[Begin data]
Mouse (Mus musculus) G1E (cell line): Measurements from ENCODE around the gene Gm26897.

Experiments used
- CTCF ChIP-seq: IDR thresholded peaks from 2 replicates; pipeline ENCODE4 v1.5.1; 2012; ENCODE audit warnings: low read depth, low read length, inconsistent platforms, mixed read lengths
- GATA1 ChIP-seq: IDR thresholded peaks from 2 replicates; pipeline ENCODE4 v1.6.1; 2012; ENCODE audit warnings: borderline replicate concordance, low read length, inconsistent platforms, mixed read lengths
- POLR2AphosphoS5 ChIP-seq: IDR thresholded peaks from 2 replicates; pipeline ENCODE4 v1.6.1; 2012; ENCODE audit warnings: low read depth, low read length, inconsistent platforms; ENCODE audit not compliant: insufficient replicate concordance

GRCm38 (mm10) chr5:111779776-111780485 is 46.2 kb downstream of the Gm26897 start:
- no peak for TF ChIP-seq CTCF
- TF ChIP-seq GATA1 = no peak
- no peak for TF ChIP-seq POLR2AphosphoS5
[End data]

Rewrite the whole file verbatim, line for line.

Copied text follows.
Mouse (Mus musculus) G1E (cell line): Measurements from ENCODE around the gene Gm26897.

Experiments used
- CTCF ChIP-seq: IDR thresholded peaks from 2 replicates; pipeline ENCODE4 v1.5.1; 2012; ENCODE audit warnings: low read depth, low read length, inconsistent platforms, mixed read lengths
- GATA1 ChIP-seq: IDR thresholded peaks from 2 replicates; pipeline ENCODE4 v1.6.1; 2012; ENCODE audit warnings: borderline replicate concordance, low read length, inconsistent platforms, mixed read lengths
- POLR2AphosphoS5 ChIP-seq: IDR thresholded peaks from 2 replicates; pipeline ENCODE4 v1.6.1; 2012; ENCODE audit warnings: low read depth, low read length, inconsistent platforms; ENCODE audit not compliant: insufficient replicate concordance

GRCm38 (mm10) chr5:111779776-111780485 is 46.2 kb downstream of the Gm26897 start:
- no peak for TF ChIP-seq CTCF
- TF ChIP-seq GATA1 = no peak
- no peak for TF ChIP-seq POLR2AphosphoS5